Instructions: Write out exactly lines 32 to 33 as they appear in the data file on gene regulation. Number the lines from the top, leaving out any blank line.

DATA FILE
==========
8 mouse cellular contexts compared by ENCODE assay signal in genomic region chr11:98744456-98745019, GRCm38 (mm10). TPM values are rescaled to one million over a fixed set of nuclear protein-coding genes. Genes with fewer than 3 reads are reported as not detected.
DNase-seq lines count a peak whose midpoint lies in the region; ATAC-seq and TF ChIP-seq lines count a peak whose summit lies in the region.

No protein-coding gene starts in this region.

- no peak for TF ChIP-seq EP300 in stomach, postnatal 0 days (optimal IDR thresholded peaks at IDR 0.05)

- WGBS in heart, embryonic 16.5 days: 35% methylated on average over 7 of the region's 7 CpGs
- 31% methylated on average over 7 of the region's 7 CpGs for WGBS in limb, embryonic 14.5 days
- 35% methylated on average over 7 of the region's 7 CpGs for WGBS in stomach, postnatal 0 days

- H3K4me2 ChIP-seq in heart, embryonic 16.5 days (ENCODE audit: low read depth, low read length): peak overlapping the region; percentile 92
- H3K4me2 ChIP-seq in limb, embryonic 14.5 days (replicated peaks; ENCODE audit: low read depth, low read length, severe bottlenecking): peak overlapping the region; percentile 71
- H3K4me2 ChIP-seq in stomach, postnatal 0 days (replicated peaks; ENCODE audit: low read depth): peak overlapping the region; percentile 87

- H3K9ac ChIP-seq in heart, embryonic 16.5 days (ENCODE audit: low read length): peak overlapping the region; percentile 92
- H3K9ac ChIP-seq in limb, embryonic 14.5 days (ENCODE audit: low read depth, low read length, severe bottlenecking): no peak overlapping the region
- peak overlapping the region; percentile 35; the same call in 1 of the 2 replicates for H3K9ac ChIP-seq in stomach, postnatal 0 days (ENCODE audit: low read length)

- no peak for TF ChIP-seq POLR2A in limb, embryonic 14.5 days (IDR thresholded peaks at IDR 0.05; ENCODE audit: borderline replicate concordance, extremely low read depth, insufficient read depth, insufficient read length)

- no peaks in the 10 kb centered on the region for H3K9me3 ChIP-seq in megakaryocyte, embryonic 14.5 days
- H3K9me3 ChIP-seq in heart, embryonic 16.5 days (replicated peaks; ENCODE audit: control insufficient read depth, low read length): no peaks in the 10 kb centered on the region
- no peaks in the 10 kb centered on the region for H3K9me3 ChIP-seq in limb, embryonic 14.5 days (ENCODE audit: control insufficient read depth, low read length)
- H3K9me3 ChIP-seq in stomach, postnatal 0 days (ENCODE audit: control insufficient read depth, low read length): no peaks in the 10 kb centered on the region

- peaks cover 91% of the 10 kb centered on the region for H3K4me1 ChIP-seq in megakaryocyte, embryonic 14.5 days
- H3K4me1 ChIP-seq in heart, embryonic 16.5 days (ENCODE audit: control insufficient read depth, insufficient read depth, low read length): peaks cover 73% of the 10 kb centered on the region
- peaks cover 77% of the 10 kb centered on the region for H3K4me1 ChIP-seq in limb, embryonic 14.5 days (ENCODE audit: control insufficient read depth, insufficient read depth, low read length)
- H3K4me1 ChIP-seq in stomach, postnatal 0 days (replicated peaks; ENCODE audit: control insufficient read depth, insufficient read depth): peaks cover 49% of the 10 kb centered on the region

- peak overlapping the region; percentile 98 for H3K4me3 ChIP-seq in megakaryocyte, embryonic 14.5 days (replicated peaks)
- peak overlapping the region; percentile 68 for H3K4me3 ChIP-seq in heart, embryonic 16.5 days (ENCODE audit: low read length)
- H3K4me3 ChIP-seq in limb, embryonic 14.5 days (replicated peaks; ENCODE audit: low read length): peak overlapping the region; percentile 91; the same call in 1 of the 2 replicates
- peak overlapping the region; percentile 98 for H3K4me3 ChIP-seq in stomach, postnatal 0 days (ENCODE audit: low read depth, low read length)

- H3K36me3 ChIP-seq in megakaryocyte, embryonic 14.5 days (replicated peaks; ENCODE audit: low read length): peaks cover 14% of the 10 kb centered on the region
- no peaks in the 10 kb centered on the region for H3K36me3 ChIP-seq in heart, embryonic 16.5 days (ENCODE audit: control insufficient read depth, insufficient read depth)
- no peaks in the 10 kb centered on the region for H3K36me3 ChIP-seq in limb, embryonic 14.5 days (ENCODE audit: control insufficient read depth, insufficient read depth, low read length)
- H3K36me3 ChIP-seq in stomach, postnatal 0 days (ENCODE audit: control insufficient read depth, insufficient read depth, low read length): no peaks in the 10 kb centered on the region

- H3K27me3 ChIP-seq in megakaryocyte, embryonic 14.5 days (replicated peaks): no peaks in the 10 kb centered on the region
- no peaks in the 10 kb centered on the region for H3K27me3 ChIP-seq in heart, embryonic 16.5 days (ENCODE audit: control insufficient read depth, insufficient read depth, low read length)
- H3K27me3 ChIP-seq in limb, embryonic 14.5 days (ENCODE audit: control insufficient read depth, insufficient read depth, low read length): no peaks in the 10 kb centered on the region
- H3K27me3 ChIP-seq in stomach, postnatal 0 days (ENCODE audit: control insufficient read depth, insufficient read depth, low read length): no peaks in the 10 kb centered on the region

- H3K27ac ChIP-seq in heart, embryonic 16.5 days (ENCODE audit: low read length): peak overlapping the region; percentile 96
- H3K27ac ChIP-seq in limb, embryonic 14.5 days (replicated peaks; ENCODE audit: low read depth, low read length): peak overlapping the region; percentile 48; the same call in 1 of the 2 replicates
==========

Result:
- no peaks in the 10 kb centered on the region for H3K27me3 ChIP-seq in heart, embryonic 16.5 days (ENCODE audit: control insufficient read depth, insufficient read depth, low read length)
- H3K27me3 ChIP-seq in limb, embryonic 14.5 days (ENCODE audit: control insufficient read depth, insufficient read depth, low read length): no peaks in the 10 kb centered on the region